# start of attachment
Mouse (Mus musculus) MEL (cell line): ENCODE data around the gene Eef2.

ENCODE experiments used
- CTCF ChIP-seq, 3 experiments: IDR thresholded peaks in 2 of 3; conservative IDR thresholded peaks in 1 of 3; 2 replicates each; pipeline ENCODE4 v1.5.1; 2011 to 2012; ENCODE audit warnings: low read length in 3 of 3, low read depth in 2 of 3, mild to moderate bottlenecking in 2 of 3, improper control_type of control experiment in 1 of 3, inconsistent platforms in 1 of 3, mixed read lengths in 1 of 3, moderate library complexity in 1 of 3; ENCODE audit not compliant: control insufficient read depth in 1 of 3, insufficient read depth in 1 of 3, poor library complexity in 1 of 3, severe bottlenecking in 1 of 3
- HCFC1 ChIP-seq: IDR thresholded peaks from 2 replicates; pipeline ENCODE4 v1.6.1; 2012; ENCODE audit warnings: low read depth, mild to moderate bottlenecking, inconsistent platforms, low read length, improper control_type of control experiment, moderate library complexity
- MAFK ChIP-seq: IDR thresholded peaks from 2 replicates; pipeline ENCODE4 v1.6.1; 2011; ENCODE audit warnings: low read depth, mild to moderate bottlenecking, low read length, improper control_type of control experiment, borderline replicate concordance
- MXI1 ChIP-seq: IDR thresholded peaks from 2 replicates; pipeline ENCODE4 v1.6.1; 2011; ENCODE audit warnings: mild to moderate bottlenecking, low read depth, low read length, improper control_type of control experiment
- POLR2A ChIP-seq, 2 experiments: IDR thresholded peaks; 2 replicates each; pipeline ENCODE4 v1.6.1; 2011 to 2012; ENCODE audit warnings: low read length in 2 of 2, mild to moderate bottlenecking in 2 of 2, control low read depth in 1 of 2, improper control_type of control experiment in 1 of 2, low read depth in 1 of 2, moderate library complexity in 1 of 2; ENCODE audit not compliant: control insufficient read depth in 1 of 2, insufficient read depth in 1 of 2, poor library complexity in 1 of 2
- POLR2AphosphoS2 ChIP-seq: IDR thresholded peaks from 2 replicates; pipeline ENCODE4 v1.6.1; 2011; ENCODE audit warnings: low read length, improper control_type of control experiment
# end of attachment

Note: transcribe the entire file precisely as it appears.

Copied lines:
Mouse (Mus musculus) MEL (cell line): ENCODE data around the gene Eef2.

ENCODE experiments used
- CTCF ChIP-seq, 3 experiments: IDR thresholded peaks in 2 of 3; conservative IDR thresholded peaks in 1 of 3; 2 replicates each; pipeline ENCODE4 v1.5.1; 2011 to 2012; ENCODE audit warnings: low read length in 3 of 3, low read depth in 2 of 3, mild to moderate bottlenecking in 2 of 3, improper control_type of control experiment in 1 of 3, inconsistent platforms in 1 of 3, mixed read lengths in 1 of 3, moderate library complexity in 1 of 3; ENCODE audit not compliant: control insufficient read depth in 1 of 3, insufficient read depth in 1 of 3, poor library complexity in 1 of 3, severe bottlenecking in 1 of 3
- HCFC1 ChIP-seq: IDR thresholded peaks from 2 replicates; pipeline ENCODE4 v1.6.1; 2012; ENCODE audit warnings: low read depth, mild to moderate bottlenecking, inconsistent platforms, low read length, improper control_type of control experiment, moderate library complexity
- MAFK ChIP-seq: IDR thresholded peaks from 2 replicates; pipeline ENCODE4 v1.6.1; 2011; ENCODE audit warnings: low read depth, mild to moderate bottlenecking, low read length, improper control_type of control experiment, borderline replicate concordance
- MXI1 ChIP-seq: IDR thresholded peaks from 2 replicates; pipeline ENCODE4 v1.6.1; 2011; ENCODE audit warnings: mild to moderate bottlenecking, low read depth, low read length, improper control_type of control experiment
- POLR2A ChIP-seq, 2 experiments: IDR thresholded peaks; 2 replicates each; pipeline ENCODE4 v1.6.1; 2011 to 2012; ENCODE audit warnings: low read length in 2 of 2, mild to moderate bottlenecking in 2 of 2, control low read depth in 1 of 2, improper control_type of control experiment in 1 of 2, low read depth in 1 of 2, moderate library complexity in 1 of 2; ENCODE audit not compliant: control insufficient read depth in 1 of 2, insufficient read depth in 1 of 2, poor library complexity in 1 of 2
- POLR2AphosphoS2 ChIP-seq: IDR thresholded peaks from 2 replicates; pipeline ENCODE4 v1.6.1; 2011; ENCODE audit warnings: low read length, improper control_type of control experiment